ORLANDO — For all of the headaches with technology, it’s also leading to the spread of the gospel further and more quickly than ever before.
Wycliffe Associates has long been known for Bible translation and providing Scripture in a world increasingly hostile toward Christianity. Reports such as the one from the United State Commission on International Religious Freedom last year talk of religious intolerance worldwide, including those directed at Christians. Quoting that report, the ERLC pointed out five specific examples of persecution including churches bulldozed in China, Christian children kidnapped in Nigeria, and worshippers arrested and imprisoned in Iran. Organization like Open Doors and The Voice of the Martyrs keep constant tabs on Christian persecution worldwide.
Most recently International Christian Concern, founded in 1986, included the United States as “New and Noteworthy” on its “Hall of Shame” map. The most egregious persecution remains in the countries of North Korea, Iraq and Syria, and Nigeria. In its first year providing three categories for the world’s top three offenders, though, ICC said countries labeled New and Noteworthy exhibit “events in these countries indicat[ing] declining religious freedom and cause for alarm.”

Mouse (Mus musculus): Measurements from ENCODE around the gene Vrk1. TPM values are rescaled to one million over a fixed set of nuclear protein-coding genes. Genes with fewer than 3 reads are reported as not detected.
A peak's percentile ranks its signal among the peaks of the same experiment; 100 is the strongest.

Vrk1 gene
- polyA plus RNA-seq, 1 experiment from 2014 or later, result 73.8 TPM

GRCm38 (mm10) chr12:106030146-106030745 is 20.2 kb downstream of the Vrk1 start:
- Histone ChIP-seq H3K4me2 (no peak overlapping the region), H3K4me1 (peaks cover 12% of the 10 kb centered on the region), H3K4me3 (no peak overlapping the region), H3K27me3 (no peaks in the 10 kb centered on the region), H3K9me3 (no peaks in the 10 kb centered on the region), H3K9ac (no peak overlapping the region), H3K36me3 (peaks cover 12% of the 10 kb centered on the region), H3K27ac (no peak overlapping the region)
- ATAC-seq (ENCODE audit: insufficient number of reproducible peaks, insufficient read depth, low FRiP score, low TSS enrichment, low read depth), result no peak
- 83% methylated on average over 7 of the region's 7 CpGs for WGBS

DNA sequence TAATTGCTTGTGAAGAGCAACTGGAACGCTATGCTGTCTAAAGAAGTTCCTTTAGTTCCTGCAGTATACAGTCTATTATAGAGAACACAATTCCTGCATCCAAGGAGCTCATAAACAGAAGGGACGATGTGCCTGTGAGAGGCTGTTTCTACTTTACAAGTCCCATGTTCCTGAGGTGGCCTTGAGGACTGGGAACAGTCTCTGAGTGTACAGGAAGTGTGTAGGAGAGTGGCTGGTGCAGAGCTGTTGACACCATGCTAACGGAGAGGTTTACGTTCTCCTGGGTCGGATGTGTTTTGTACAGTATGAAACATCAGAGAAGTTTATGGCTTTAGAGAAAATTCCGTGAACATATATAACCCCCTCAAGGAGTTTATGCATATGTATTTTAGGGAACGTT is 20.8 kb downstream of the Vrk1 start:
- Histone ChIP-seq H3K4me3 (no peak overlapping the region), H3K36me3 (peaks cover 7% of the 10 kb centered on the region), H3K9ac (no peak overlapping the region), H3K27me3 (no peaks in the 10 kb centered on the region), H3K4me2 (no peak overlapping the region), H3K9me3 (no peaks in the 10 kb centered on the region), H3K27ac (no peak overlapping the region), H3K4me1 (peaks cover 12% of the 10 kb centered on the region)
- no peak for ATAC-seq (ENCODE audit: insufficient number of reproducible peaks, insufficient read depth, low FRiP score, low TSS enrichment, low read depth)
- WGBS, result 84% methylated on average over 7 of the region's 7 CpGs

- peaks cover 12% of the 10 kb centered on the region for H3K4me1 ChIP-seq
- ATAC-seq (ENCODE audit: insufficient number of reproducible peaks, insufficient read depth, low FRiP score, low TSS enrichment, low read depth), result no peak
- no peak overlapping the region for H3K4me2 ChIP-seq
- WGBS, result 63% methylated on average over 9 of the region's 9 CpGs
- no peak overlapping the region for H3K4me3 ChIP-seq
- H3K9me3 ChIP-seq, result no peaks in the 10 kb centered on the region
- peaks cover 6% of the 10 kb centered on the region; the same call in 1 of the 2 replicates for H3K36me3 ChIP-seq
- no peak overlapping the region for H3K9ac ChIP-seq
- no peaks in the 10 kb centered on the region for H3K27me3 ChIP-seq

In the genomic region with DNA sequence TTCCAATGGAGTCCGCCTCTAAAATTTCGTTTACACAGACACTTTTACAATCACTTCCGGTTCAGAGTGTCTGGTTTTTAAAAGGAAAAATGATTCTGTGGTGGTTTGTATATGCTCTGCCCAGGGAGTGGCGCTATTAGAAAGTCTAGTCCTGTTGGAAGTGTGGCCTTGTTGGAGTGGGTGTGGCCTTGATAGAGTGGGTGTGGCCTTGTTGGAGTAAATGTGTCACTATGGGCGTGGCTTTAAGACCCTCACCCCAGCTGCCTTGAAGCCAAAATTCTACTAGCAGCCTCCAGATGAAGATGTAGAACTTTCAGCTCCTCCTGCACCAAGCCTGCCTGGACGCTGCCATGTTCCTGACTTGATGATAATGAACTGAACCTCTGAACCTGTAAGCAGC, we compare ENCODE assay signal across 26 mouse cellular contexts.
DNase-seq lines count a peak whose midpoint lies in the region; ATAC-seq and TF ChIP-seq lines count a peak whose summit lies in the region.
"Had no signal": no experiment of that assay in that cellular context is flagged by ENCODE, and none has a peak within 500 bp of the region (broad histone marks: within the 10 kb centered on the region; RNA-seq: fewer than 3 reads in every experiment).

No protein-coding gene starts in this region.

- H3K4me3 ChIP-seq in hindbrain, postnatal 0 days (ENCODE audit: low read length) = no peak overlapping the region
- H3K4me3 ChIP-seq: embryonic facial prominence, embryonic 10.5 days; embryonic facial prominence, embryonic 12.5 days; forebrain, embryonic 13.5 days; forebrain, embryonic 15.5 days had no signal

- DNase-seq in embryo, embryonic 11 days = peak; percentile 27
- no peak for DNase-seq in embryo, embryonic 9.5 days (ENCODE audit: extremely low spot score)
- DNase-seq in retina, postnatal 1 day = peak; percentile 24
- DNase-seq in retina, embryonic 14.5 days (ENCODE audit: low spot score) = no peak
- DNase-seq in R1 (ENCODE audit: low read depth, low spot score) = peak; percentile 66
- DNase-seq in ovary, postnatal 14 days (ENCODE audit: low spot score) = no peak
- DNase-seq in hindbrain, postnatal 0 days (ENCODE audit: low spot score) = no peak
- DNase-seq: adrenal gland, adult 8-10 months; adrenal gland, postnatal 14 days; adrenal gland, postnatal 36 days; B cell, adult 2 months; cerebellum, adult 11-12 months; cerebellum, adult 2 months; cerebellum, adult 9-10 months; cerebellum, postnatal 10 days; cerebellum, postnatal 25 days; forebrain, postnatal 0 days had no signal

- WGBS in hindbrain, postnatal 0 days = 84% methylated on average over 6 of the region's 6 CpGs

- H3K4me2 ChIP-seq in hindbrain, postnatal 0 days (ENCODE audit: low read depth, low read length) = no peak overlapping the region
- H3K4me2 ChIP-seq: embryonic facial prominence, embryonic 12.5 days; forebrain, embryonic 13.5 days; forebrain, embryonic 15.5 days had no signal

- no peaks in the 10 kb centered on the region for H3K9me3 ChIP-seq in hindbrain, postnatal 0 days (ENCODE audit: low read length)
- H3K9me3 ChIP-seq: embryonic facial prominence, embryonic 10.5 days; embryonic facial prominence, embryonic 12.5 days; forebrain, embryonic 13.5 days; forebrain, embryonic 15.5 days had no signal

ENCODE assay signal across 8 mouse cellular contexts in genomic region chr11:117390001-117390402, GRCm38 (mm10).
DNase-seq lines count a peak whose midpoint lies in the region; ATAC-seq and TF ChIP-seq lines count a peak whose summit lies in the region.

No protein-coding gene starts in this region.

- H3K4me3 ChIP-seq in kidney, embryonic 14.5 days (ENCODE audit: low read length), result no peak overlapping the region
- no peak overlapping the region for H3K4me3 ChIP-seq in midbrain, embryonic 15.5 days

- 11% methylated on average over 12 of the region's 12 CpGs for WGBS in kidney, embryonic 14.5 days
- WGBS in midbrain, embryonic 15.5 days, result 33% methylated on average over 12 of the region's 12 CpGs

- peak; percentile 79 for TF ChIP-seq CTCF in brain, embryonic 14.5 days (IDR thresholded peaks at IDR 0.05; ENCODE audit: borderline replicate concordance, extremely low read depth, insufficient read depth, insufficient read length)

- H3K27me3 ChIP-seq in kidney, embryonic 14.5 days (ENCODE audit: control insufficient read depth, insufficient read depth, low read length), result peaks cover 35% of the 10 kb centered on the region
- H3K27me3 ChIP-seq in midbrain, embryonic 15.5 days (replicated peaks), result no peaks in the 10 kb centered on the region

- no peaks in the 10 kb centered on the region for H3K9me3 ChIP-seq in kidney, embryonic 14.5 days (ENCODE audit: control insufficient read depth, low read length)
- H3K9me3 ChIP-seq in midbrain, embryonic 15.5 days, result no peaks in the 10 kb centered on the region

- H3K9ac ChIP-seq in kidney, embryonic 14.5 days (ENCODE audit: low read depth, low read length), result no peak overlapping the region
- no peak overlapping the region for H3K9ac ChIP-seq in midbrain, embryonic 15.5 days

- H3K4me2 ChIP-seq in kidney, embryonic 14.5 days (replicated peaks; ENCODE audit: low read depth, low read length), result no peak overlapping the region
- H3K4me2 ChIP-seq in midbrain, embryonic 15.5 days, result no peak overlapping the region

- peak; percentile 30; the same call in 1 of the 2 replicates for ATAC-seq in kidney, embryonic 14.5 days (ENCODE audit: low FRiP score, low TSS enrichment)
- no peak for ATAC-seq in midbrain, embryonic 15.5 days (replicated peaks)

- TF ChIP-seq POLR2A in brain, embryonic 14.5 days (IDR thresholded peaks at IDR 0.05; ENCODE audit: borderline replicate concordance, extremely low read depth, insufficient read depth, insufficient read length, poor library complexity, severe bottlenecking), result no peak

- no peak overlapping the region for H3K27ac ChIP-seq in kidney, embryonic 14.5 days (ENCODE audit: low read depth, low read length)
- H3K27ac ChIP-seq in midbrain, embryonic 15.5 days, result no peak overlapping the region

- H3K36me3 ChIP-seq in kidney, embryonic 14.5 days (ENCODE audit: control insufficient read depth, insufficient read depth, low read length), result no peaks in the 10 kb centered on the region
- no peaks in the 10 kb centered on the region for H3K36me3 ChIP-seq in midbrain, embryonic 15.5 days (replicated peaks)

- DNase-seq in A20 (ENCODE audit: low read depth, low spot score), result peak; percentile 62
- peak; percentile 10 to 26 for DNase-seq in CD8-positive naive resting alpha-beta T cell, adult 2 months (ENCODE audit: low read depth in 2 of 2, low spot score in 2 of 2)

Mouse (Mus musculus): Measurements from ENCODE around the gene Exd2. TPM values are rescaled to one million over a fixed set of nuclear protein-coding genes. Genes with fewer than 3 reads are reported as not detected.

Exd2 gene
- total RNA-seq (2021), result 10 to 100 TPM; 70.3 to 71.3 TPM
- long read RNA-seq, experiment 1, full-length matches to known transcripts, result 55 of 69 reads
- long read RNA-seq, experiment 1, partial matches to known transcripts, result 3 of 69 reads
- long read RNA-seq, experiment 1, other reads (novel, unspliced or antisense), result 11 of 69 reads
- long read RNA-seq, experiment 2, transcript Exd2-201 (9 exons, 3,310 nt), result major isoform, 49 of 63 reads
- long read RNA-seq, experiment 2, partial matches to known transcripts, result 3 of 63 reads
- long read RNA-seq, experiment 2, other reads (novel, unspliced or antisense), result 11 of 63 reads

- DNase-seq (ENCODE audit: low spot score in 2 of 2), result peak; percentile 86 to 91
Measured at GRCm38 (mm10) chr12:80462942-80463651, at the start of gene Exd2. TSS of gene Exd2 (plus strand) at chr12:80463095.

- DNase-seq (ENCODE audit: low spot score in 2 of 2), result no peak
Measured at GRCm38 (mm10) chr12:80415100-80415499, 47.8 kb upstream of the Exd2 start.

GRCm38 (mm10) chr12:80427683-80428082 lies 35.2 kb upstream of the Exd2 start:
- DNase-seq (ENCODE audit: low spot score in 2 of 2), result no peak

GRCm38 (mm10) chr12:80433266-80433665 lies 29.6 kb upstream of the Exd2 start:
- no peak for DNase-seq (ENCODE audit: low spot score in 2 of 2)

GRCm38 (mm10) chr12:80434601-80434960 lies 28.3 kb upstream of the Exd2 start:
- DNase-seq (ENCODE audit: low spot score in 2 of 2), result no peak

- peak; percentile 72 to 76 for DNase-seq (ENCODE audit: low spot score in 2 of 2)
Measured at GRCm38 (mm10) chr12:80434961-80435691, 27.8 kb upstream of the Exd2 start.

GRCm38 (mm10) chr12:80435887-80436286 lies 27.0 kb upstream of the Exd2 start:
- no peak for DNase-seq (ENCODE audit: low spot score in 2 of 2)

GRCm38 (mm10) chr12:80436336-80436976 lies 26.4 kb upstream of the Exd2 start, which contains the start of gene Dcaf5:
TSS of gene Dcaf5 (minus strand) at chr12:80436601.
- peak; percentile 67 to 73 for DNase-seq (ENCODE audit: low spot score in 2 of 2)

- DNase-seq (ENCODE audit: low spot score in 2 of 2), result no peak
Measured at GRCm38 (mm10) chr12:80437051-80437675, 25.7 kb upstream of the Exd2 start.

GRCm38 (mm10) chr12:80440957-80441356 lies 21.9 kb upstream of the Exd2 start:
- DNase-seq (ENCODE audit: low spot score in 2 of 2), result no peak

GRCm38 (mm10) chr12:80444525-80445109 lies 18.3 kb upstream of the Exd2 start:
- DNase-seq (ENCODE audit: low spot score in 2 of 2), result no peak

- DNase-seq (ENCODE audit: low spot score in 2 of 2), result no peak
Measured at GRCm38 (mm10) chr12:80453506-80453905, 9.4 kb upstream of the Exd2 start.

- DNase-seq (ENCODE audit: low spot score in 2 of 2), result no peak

Protecting ‘mother tongue’ translators
In a Jan. 3 press release, Wycliffe announced the Tablets for National Translators (TNTs) initiative. The effort “places basic computer tablets loaded with Bible translation tools and other applications into the hands of mother-tongue Bible translators around the world, including those who live in areas where Christians are severely oppressed and persecuted.”
Bruce Smith, president and CEO of Wycliffe Associates, noted that while holding Scripture in one’s hands in an area of persecution is a blessing, it also “is like a target on their backs.”
So, the tablets help translators from a discretionary point of view where print materials couldn’t. In addition, collaboration with other translators becomes more fluid.
In addition to facilitating security and efficiency, said the press release, Tablets for National Translators is partnering with MAST (Mobilized Assistance Supporting Translation) to accelerate the process of Bible translation. The latter provides a pioneering new method for translating books of the Bible in parallel faster than ever before, maintaining the highest levels of accuracy and quality.
“This groundbreaking technology, together with MAST, cuts years off of Bible translation,” said Smith. “Tablets for National Translators turn years into months. As recently as 2012, translators launching a new translation were looking at a decade or more to translate the New Testament. Today, it can be done in only months.”
A new age of translation
Along with technological advances other ministries are using to share Scripture, 2017 offers new possibilities in spreading the gospel. The tablets provided by Wycliffe, for example, also give mother-tongue translators a library of resources that ensuring accuracy in their work and continuous online backup.
In the release, Wycliffe Associates anticipated that in 2017 more Bible translations will be “launched in new languages than ever before. The organization has set a goal of placing 5,000 computer tablets, at a cost of $300 each, in the hands of translators to launch 400 new Bible translations in the coming year.”